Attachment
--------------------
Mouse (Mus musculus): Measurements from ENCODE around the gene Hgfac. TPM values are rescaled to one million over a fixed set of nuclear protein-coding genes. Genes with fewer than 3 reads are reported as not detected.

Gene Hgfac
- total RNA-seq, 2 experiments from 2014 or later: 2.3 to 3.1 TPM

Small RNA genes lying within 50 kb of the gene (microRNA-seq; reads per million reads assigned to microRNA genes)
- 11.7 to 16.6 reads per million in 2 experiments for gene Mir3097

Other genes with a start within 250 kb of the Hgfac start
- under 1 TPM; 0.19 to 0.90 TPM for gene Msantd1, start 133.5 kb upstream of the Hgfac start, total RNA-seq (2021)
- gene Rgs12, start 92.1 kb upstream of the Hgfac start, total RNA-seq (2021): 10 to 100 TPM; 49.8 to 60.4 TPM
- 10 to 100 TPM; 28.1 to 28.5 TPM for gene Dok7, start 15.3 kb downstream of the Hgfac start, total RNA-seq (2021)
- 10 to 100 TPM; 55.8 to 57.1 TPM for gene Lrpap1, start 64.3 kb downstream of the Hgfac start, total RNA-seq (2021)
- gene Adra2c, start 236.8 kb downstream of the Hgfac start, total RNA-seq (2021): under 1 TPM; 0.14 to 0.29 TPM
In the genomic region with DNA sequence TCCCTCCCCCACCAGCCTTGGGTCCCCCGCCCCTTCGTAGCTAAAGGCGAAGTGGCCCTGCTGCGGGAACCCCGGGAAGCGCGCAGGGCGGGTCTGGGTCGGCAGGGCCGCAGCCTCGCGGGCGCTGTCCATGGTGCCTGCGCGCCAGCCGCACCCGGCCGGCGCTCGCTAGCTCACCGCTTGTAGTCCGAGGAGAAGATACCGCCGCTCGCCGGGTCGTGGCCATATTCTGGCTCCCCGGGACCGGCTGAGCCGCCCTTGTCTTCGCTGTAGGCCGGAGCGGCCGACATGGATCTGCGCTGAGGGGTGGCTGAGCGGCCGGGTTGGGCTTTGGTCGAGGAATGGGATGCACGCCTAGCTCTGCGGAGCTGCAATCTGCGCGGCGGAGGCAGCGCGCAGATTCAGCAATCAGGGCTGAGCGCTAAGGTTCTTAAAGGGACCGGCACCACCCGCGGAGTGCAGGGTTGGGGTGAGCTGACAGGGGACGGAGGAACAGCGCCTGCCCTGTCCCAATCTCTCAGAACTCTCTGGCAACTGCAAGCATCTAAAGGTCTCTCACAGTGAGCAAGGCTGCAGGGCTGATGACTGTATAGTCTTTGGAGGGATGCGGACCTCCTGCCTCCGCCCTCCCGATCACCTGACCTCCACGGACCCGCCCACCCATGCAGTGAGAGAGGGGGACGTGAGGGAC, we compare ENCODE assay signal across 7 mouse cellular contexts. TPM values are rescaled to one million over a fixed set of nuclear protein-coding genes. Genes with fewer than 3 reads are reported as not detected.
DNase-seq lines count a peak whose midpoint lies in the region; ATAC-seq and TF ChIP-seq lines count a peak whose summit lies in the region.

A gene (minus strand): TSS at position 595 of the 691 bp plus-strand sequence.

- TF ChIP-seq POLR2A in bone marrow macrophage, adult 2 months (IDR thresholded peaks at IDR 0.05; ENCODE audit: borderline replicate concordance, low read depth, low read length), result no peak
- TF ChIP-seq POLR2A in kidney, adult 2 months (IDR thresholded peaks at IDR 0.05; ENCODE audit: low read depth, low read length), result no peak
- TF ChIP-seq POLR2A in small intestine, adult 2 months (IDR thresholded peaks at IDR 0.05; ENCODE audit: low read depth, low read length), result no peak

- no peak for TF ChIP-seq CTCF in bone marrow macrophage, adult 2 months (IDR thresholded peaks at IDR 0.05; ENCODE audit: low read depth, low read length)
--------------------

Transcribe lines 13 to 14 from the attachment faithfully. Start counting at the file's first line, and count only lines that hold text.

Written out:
DNase-seq lines count a peak whose midpoint lies in the region; ATAC-seq and TF ChIP-seq lines count a peak whose summit lies in the region.

A gene (minus strand): TSS at position 595 of the 691 bp plus-strand sequence.